Below are the amounts of the main over-the-counter medicines that an adult should take. Painkillers like paracetamol can be find in some other kinds of medicine. So, if you need any painkiller, carefully read the labels on other medicines. Seek advice if you’re unsure.
How much to take: 500 mg to 1,000 mg every four to six hours (usually one or two tablets). You shouldn’t take more than 4,000mg (eight 500mg tablets) in a 24-hour period. See the Frequently Asked Questions for information on what to do if you take more than this: If I take too much paracetamol, what should I do? Many flu medicines contain paracetamol, so check the information sheet that comes with your medicine to find out how much to take.
Take between 300 mg and 900 mg every four to six hours. Avoid taking more than 4,000 mg in a day.
Take between 200 mg and 400 mg three to four times a day. Don’t take more than 1,200mg in a day. Nonsteroidal anti-inflammatory drugs (NSAIDs) like Take ibuprofen or aspirin with food or milk or after. This will help keep your stomach from getting sick. NSAID creams and gels can be rubbed on your skin three times a day. But don’t put them near your eyes or mouth or on skin that is broken or infected.
Painkiller: Codeine (co-codamol)
How much to take: You can’t buy codeine over the counter by itself. It can only be bought with paracetamol, aspirin, or ibuprofen, and only at its lowest dose. Co-codamol is a combination of 8 mg of codeine and 500 mg of paracetamol. Every four to six hours you can take one to two tablets to work. You shouldn’t take more than eight capsules in a day. And make sure to take into account any other painkillers with a single ingredient that you are taking at the same time.
Always read the information sheet that comes with your medicine, and if you have any questions, ask your pharmacist. Take codeine-based painkillers for no more than three days.
Taking too much (Overdose)
If you take too much of any medicine, it can hurt you. If you take too much paracetamol, it can damage your liver in a way that could kill you. Sometimes, you don’t feel sick until a day or two later.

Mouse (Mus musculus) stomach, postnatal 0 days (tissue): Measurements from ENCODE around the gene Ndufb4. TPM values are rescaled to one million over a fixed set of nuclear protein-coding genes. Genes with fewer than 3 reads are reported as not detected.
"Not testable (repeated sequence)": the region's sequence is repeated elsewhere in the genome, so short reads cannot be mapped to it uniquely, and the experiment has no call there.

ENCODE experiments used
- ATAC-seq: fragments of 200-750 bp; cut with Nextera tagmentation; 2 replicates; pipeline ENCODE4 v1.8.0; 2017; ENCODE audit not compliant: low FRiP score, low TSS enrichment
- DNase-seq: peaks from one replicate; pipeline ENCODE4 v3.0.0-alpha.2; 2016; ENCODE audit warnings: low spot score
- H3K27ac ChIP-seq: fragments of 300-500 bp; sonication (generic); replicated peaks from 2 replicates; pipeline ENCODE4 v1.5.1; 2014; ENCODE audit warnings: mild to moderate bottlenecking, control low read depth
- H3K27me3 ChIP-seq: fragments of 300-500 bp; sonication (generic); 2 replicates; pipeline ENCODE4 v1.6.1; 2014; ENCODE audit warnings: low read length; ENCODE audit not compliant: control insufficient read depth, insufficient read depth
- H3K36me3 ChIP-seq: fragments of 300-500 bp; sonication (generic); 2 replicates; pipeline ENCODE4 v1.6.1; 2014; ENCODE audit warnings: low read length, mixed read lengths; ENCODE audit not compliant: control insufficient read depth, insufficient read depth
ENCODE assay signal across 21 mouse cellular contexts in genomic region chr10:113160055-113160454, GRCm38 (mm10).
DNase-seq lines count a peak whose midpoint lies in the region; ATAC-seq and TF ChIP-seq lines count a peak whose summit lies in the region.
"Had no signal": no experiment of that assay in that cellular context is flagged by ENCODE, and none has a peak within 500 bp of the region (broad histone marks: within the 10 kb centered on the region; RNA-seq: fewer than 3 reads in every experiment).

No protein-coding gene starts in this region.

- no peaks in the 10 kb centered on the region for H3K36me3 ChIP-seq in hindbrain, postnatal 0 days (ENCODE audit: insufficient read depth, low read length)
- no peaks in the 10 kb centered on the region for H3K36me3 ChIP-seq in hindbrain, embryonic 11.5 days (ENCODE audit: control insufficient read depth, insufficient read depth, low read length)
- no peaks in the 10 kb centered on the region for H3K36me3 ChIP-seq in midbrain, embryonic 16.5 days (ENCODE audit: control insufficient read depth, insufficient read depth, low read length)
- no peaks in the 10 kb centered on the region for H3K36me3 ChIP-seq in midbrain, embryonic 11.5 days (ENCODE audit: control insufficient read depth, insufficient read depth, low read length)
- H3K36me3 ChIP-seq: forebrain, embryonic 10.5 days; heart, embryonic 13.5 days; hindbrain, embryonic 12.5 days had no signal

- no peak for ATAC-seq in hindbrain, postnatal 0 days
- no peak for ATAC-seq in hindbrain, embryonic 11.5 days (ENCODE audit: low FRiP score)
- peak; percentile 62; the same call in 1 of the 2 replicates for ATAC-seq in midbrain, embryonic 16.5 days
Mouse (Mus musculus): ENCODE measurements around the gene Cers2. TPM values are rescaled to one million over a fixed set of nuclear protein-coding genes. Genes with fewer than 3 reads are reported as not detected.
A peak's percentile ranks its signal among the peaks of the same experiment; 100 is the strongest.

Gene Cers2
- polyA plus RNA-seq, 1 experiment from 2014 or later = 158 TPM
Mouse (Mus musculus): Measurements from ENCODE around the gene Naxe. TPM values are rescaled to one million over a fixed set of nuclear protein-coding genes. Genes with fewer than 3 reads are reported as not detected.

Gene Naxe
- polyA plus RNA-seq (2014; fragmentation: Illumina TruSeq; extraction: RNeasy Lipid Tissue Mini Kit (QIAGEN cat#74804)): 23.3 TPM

If you take too many NSAIDs, you might feel sick or get hearing problems like tinnitus. If you take too much aspirin, you may hyperventilate (breathe too quickly) and have trouble hearing. You may also sweat a lot.
If you think you’ve taken too much medicine, you should see a doctor as soon as possible.
Interactions of over-the-counter painkillers
Nonsteroidal anti-inflammatory drugs (NSAIDs) can interact with a number of other drugs, such as those to treat depression, lower blood pressure, and stop blood clots (e.g. warfarin). Before you take NSAIDs like aspirin or ibuprofen, talk to your pharmacist or doctor if you are taking any other medicines.
Don’t drink alcohol or take sleep aids if you’re on codeine-based medicine. They can make you very sleepy and make it hard to breathe.
No other medicine is affected by paracetamol.
Conclusion: What are the common and best OTC painkillers
- It depends on who is taking the medicine and what it is being used for. All three of these medicines can help with mild to moderate pain.
- Nonsteroidal anti-inflammatory drugs (NSAIDs) are effective in treating pain that causes inflammation. They also help with pain that causes a fever. This means that they can help ease the pain of arthritis and other conditions or injuries where there is inflammation.
- There are also gels and creams that you put on your skin that are NSAIDs. This means that they can help treat certain parts of your body, like your knees, hands, and back.